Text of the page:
Companies that have expended billions on research, or rather the executives who run those companies, naturally enough want to see some return on their company’s investment, and if they are desperate or intellectually dishonest enough, may proceed to invent, or encourage others to invent, bogus conditions which their new drugs supposedly treat. Of course, they cannot do this without the corrupt collusion or mental torpor of doctors. But no one ever suggested that capitalism was the primrose path to universal virtue, let alone happiness.
Marx’s relations to ethical values and morality were far from straightforward to say the least, and in practice — that is to say, when Marxists have attained power — have been nothing short of catastrophic. Marx poured unrelenting scorn on those who promoted socialism for ethical reasons and by the use of ethical methods. There is no doubt that he himself had deep moral feelings, but they almost always involved profound and visceral hatred of others, which was also usually, though perhaps not quite always, the case with his followers.
However, being a man of a quite remarkable and almost heroic lack of self-knowledge, he denied that his views were other than scientific in the hardest of hard-nosed ways. But it is not surprising that those, as did Marx, who have a theory of knowledge, including of moral knowledge, that claims that men think what it is in their class interests to think – this not as a psychological or sociological generalisation, but as an epistemological necessity – should end up slaughtering millions, somewhat contrary to the public health that, according to the editor of the Lancet, ‘was the midwife of Marxism.’
‘Finally,’ says the author in one of his characteristic flights of rhetoric than never seem to get off the ground, ‘Marxism is a call to engage, an invitation to join the struggle to protect the values we share.’ But what are these values, and who are the ‘we’ of this extraordinary, though very dull, exhortation? I expect the second person plural pronoun is used in its le tout Paris sense, that is to say all those decent people who think exactly like the editor of the Lancet, by whom no doubt he had made sure that he is surrounded.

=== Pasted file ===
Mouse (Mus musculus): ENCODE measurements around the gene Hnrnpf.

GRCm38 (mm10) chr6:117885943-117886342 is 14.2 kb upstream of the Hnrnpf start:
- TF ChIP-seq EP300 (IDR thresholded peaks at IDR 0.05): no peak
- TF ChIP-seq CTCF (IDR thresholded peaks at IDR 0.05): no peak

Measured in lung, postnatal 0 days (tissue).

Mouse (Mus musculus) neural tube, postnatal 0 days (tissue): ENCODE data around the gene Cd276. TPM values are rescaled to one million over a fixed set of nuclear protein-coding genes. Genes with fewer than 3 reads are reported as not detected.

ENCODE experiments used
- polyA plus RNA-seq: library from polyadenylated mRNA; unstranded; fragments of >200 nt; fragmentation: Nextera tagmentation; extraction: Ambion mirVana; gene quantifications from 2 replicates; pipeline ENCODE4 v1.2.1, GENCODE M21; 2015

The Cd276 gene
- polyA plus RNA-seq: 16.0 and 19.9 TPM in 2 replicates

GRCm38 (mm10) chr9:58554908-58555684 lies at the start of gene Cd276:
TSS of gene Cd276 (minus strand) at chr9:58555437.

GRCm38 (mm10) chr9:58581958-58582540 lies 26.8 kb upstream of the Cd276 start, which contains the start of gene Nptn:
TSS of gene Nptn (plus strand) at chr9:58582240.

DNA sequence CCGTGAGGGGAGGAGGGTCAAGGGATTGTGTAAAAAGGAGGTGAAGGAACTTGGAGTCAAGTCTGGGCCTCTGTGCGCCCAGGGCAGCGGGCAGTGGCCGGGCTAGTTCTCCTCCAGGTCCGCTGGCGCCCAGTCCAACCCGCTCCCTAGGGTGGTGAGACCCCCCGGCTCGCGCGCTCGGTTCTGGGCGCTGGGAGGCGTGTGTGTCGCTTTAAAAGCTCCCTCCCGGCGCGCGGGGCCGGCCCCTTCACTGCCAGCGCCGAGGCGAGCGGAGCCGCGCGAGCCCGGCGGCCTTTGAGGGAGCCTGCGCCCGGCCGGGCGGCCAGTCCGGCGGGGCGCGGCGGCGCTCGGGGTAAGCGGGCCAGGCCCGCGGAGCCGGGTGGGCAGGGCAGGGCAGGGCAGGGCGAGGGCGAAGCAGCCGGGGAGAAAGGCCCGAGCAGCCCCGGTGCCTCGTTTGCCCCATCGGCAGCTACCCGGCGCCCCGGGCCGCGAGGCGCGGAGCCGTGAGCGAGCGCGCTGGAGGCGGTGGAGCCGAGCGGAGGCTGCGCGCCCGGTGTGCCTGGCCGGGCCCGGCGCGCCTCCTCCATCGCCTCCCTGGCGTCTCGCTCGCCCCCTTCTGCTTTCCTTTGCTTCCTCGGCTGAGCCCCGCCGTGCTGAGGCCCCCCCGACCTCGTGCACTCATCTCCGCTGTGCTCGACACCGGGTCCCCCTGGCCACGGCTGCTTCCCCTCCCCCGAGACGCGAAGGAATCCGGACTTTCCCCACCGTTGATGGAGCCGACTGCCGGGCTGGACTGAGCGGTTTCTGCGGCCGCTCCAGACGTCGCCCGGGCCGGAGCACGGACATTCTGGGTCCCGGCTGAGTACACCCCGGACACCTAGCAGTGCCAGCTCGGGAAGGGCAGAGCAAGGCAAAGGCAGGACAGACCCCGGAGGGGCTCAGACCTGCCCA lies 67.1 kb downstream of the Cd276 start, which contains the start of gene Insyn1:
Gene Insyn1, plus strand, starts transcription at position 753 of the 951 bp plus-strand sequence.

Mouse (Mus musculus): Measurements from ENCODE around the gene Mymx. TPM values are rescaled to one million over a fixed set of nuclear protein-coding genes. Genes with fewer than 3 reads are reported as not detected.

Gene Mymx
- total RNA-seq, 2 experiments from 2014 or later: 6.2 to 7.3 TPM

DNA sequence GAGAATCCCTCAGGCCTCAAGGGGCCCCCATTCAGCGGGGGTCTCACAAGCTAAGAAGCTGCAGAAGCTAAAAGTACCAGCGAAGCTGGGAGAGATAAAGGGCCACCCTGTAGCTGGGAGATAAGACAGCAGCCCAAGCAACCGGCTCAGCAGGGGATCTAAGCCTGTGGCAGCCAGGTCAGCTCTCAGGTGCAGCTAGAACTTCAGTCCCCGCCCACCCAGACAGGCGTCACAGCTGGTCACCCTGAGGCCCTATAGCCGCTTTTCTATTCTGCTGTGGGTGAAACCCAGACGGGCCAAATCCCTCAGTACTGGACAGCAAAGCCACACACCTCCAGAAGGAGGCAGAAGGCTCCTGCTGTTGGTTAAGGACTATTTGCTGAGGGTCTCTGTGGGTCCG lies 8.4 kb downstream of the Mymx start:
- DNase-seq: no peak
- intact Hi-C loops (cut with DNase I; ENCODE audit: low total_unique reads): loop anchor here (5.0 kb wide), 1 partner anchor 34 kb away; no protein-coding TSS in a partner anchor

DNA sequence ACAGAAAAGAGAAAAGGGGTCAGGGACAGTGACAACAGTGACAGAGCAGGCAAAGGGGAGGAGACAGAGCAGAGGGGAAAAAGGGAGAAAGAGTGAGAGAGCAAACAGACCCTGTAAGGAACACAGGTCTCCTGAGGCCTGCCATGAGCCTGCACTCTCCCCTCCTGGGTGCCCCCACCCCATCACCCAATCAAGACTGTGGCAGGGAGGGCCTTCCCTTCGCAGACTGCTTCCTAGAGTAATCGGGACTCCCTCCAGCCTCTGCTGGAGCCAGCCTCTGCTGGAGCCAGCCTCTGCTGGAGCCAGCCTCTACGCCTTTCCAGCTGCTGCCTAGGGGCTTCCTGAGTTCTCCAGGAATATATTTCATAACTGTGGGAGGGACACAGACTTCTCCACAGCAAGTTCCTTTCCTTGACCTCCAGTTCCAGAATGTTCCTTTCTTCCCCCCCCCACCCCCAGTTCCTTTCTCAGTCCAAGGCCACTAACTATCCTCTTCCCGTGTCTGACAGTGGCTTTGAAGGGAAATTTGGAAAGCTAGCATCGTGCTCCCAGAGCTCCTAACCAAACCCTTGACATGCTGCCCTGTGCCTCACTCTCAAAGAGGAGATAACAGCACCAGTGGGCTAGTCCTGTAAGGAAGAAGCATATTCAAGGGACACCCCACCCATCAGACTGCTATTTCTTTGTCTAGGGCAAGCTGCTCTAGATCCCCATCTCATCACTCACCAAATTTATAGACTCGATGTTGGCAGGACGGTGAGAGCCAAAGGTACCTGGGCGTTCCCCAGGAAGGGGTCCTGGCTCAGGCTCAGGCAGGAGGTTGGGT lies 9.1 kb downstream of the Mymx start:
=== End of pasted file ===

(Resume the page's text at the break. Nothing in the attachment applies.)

The extraordinary thing about this editorial is not that it was written – in a world of 7 billion people almost everything that can be written will be written – but that it should have been written by a highly educated man, the editor of one of the most important and powerful medical journals in the world, which is owned by Elsevier, one of the largest scientific publishing firms in the world. One is almost tempted to a Marxist interpretation: that political radicalism is now nothing but a market commodity.
First published in the Library of Law and Liberty.
R B Heard
'We' is the first person plural pronoun. The editor of The Lancet might have reduced his specious, vacuous, pompous tone by using the personally honest first person singular, shunned by experts.
I just finished reading "Lenin", by Viktor Sebestyen, an excellent biography. I learned that Lenin was a brilliant student, a loving family man, a philo-Semite and had the good sense to oppose Russia's entry into WWI. On the minus side, he was a devout Marxist, a self-righteous ideologue who destroyed Russia's newborn democracy, had untold numbers of opponents executed and instituted the disastrous system of grain requisitioning (actually confiscation), causing millions of innocent people to starve to death. Marxism can be hazardous to your health.
A pedantic fool from truth aloof Puts not mere foot in mouth, but hoof.